Egypt executed 57 men and women in October and November, nearly double the 32 people reported in the whole of 2019, Amnesty International said on Wednesday.
At least 15 of those executed had been sentenced to death in cases related to political violence following what Amnesty called unfair trials, the London-based human rights group said in a report.
“The Egyptian authorities have embarked on a horrifying execution spree in recent months, putting scores of people to death, in some cases following grossly unfair mass trials,” said Philip Luther, Amnesty International’s Middle East and North Africa Research and Advocacy Director.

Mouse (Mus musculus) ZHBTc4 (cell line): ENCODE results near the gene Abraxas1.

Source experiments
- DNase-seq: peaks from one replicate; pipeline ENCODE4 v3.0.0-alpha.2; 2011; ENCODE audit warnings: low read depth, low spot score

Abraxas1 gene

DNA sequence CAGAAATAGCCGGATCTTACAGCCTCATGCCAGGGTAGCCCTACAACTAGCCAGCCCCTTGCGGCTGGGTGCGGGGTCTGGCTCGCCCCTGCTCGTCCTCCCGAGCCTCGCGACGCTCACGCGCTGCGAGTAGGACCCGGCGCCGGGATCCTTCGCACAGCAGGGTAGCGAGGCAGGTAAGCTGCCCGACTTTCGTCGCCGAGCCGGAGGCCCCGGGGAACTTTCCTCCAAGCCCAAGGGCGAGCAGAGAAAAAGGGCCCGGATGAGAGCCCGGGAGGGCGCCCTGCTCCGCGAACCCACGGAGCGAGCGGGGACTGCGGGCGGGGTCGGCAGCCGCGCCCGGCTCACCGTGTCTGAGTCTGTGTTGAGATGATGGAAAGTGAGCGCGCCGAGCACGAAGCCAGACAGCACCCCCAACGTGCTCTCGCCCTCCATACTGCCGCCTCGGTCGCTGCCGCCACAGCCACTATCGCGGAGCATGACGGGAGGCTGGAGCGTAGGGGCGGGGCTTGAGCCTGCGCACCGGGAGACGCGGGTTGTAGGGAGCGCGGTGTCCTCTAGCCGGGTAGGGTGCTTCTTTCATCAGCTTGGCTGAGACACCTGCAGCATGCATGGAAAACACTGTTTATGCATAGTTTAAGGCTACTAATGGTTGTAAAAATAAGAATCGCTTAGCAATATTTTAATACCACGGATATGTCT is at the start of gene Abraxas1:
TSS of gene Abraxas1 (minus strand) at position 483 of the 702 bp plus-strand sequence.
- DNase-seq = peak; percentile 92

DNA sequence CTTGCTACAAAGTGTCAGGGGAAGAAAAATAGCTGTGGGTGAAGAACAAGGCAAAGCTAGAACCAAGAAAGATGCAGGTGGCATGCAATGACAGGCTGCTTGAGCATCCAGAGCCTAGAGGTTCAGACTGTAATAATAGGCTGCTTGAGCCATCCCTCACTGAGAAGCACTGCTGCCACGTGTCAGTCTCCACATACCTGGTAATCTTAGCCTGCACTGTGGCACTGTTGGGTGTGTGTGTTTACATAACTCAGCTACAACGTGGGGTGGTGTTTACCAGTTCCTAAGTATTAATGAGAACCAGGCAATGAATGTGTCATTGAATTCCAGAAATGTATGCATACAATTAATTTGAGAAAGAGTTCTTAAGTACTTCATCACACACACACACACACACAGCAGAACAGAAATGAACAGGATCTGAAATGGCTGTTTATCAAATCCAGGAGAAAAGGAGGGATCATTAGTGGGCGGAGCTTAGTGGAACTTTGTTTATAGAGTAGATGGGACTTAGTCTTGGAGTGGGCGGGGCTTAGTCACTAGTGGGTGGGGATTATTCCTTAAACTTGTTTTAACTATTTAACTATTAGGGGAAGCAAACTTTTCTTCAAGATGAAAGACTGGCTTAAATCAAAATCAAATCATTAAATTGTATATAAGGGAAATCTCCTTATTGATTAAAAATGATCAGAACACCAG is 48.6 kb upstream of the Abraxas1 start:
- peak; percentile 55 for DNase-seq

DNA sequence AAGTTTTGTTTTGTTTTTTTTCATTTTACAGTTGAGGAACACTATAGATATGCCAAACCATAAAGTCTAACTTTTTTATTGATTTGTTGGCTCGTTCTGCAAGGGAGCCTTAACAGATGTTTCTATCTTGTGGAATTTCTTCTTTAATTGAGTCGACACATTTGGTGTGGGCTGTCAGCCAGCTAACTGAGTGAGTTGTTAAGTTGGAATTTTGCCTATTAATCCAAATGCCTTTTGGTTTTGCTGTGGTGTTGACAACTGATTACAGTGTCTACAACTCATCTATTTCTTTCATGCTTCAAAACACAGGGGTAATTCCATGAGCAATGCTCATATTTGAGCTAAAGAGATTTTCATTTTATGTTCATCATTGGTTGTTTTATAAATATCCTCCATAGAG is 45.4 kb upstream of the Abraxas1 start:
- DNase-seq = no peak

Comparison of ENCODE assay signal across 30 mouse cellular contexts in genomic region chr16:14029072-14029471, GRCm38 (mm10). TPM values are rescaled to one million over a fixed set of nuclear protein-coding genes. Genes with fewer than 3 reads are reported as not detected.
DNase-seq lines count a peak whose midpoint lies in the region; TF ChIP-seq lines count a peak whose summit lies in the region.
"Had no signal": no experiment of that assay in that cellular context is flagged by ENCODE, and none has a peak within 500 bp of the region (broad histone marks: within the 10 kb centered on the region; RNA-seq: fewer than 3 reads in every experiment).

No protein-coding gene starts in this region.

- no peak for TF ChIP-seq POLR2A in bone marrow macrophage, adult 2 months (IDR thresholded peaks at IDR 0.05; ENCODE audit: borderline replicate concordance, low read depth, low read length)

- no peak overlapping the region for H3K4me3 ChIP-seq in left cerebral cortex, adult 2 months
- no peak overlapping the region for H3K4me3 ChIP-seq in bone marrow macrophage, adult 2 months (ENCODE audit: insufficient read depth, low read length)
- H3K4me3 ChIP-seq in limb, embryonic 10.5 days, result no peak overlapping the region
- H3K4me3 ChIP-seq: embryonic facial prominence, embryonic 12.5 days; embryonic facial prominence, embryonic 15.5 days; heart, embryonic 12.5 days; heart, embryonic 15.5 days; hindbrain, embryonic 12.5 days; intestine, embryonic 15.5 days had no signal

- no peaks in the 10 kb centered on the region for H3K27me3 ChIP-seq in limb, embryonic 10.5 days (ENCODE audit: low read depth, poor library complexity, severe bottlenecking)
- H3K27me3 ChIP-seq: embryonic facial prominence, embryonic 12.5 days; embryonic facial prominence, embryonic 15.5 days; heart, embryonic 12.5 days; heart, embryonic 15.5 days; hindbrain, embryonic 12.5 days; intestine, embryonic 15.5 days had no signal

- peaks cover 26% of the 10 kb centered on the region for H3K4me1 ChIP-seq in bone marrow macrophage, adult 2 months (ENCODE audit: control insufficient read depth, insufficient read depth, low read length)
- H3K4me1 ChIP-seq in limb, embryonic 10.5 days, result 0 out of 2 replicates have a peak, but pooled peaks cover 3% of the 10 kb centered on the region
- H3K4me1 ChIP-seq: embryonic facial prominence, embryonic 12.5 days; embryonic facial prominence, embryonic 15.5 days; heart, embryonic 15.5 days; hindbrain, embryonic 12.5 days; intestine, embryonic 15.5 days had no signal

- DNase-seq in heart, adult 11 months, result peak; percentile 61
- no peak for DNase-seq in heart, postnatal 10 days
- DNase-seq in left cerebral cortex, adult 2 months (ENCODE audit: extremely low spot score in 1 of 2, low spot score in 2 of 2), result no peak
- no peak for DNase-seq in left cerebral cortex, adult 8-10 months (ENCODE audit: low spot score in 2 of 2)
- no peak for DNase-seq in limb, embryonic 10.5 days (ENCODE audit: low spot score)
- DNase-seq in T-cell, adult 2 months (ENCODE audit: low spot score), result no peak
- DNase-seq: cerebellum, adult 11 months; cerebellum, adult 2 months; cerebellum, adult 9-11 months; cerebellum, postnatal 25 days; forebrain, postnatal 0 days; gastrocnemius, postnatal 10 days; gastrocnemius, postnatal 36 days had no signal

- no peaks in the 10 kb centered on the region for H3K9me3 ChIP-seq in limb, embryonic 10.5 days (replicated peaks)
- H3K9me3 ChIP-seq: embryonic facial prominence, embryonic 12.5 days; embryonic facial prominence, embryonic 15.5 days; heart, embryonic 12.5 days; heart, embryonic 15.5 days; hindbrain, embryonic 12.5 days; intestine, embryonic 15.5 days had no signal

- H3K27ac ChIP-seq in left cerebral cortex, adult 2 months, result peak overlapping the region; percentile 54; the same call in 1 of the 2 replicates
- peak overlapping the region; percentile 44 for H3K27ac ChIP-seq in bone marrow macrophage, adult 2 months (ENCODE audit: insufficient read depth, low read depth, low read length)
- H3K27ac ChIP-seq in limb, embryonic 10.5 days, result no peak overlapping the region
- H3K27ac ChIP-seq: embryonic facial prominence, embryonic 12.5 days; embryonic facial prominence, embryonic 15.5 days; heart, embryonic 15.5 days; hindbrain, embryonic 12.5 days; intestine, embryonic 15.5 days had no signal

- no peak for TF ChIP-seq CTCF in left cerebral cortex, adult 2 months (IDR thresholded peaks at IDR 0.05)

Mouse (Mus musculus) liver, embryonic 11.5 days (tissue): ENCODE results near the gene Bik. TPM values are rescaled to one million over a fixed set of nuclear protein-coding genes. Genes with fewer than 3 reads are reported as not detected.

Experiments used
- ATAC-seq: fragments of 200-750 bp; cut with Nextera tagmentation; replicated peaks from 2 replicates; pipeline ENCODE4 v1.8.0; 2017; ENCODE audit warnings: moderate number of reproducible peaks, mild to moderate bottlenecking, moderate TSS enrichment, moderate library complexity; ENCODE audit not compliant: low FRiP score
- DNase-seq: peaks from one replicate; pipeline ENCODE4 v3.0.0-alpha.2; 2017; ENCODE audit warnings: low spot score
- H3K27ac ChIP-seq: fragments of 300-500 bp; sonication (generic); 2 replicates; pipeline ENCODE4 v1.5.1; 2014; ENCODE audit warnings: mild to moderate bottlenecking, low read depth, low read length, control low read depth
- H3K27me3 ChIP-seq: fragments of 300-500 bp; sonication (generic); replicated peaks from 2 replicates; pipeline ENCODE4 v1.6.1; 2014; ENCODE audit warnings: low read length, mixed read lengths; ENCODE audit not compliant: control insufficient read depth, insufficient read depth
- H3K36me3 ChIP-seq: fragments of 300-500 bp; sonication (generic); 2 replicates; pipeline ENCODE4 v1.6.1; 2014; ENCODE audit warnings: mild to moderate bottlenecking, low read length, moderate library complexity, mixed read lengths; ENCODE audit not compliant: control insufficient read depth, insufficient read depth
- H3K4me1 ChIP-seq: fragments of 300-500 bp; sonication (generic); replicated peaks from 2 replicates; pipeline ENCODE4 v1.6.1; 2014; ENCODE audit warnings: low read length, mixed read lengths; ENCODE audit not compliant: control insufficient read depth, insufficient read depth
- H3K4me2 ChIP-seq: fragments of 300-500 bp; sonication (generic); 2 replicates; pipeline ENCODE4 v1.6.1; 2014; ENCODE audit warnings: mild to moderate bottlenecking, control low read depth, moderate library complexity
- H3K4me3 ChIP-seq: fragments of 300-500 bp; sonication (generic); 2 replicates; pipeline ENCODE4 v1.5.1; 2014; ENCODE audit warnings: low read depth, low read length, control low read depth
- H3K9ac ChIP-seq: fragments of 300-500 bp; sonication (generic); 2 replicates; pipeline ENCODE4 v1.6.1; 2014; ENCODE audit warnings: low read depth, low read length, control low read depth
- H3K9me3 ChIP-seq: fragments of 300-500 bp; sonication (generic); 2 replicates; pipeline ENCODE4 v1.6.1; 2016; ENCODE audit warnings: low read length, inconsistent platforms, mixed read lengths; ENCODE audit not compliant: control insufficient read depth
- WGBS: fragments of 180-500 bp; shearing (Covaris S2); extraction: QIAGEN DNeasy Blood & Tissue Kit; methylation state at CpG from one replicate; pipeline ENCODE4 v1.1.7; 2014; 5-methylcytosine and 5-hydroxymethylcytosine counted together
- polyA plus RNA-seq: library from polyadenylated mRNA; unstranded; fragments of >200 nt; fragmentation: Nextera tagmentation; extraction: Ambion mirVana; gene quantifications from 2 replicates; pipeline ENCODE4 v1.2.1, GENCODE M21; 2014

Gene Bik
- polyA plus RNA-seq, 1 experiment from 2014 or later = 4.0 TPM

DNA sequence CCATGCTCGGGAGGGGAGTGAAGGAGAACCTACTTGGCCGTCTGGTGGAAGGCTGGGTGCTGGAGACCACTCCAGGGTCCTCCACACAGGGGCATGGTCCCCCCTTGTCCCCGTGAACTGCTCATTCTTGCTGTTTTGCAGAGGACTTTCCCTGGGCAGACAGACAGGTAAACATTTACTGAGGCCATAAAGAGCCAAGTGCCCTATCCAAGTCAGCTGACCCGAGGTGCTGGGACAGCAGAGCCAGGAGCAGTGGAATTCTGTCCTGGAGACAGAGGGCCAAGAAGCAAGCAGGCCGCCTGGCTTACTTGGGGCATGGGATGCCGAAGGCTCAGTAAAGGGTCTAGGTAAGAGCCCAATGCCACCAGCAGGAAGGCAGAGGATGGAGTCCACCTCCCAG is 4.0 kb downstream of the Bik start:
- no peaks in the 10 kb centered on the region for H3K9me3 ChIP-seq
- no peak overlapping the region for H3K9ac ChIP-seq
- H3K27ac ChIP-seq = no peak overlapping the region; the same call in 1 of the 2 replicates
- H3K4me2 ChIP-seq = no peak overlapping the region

The state press centre and the Interior Ministry could not be reached for comment on the Amnesty report.
Egyptian President Abdel Fattah al-Sisi has said there are no political prisoners in Egypt and that stability and security are paramount.
Egyptian courts have sentenced some 3,000 people to death since 2014, when Sisi took power, according to the Arab Network for Human Rights Information, an independent organization that documents human rights violations in the Middle East and North Africa.
That compares with fewer than 800 death sentences in the previous six years, according to Amnesty International.